Case Is Closed: Multivitamins Are a Waste of Money, Doctors Say:
People should stop wasting their money on dietary supplements, some physicians said today, in response to three large new studies that showed most multivitamin supplements are ineffective at reducing the risk of disease, and may even cause harm.
The new studies, published today (Dec. 16) in the journal Annals of Internal Medicine —including two new clinical trials and one large review of 27 past clinical trials conducted by the U.S. Preventive Services Task Force — found no evidence that taking daily multivitamin and mineral supplements prevents or slows down the progress of cognitive decline or chronic diseases such as heart diseases or cancer.
“The message is simple: Most supplements do not prevent chronic disease or death, their use is not justified and they should be avoided,” the physicians wrote in an editorial published along with the studies.
This message is especially aimed at people who have no signs of nutritional deficiency — meaning most supplement users in the United States, the researchers said.
“Study after study comes back negative — yet people continue to take supplements, now at record rates,” said Dr. Edgar Miller, one of the five authors of the editorial and a professor of medicine and epidemiology at Johns Hopkins University in Baltimore.
There may be a psychological component to taking supplements, Miller said. Despite evidence showing supplements hold no benefit for the general population, some people may rationalize they need supplements because their diets lack necessary nutrients.
The new findings are in line with those of previously published studies that have found no benefits from dietary supplements, including B vitamins and antioxidants, and even suggested possible harms. Results of clinical trials involving tens of thousands of people have shown that beta-carotene, vitamin E and possibly high doses of vitamin A supplements actually increase death rates, the researchers said.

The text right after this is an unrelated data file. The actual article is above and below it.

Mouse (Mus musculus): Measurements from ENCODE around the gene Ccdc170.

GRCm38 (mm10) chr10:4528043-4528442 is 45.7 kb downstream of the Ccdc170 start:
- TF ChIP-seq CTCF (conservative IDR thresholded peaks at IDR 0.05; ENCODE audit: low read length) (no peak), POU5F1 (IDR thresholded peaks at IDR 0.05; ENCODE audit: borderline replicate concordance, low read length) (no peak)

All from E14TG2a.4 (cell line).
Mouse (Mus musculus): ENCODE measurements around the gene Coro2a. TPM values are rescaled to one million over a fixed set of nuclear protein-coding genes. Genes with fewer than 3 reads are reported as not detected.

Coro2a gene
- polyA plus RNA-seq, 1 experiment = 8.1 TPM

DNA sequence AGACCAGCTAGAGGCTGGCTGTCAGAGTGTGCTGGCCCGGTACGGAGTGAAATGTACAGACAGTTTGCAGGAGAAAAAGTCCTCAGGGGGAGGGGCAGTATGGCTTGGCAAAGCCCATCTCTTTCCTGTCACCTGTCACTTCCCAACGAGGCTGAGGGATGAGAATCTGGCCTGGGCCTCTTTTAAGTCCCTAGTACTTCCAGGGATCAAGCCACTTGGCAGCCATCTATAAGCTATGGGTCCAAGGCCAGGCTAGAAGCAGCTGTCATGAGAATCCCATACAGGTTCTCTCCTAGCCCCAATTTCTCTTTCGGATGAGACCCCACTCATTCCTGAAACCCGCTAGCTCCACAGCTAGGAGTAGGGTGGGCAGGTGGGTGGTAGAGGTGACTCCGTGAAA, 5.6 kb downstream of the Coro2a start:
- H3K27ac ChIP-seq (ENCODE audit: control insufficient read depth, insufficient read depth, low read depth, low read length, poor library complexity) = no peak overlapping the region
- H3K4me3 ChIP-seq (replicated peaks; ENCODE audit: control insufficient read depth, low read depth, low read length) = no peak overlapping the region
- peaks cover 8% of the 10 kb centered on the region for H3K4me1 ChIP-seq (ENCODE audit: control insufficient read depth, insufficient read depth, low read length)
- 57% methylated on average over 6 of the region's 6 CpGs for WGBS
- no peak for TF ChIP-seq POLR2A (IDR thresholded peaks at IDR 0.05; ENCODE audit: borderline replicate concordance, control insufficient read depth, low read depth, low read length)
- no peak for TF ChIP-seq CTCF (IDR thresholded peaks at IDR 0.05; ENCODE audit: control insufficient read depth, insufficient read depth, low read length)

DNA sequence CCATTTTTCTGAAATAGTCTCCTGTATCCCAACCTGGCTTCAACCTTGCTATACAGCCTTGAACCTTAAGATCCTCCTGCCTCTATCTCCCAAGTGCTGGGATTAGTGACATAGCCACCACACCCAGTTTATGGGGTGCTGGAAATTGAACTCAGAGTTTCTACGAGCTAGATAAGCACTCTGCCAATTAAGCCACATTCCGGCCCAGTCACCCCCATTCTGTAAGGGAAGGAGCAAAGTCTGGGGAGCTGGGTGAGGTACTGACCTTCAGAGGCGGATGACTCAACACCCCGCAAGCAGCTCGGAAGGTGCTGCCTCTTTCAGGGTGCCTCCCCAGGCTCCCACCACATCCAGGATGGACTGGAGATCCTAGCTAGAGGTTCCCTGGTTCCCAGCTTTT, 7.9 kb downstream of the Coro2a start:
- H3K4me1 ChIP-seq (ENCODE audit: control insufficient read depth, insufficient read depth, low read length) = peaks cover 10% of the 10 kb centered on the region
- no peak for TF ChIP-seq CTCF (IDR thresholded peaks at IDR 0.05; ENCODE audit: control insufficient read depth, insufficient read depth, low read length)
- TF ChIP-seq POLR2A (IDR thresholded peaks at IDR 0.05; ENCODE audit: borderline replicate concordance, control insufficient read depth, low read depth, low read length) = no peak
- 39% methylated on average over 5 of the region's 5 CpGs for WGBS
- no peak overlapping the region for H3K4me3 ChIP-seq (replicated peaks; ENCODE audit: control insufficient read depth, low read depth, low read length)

“We believe that the case is closed — supplementing the diet of well-nourished adults with most mineral or vitamin supplements has no clear benefit and might even be harmful,” the researchers wrote in their editorial.
The use of multivitamin and mineral supplements among Americans has increased to about 50 percent in the mid-2000s, up from 40 percent in the early 1990s, according to the Centers for Disease Control and Prevention.
For some supplements, such as beta-carotene and vitamin E, studies have found declines in use, following reports of their negative effects on lung cancer and mortality.
In contrast, sales of multivitamins and other supplements have not been affected by major studies that didn’t find benefits, the researchers said. The U.S. supplement industry continues to grow, and reached $28 billion in annual sales in 2010. Similar trends have been reported in the United Kingdom and in other European countries.
The dietary-supplement industry maintains that for many Americans, diet alone may not provide the necessary vitamins they need daily, Miller said.
“The industry tries to create the impression that we are deficient, but randomized trials show that we are not all deficient and we don’t benefit from supplements,” Miller said, adding that clinical trials include people with varied diets from the general population.
The new review study looked at clinical trials that included a total of 450,000 older adults. All together, the researchers didn’t find clear evidence of a beneficial effect of supplements on cancer and heart diseases.
In another study, researchers looked at the effects of taking a daily combination of nutrients —including vitamins A, C, E, beta-carotene and B vitamins — in 6,000 men ages 65 and older who were followed for 12 years. The cognitive performance and verbal memory of participants who took multivitamin supplements didn’t differ from those of participants who took placebo.
In the third study, the researchers examined whether high doses of multivitamins and minerals could prevent heart attacks, strokes and death in 1,700 people who have already had a heart attack. After an average follow-up of five years, the results didn’t show a difference between participants who took dietary supplements and those who didn’t.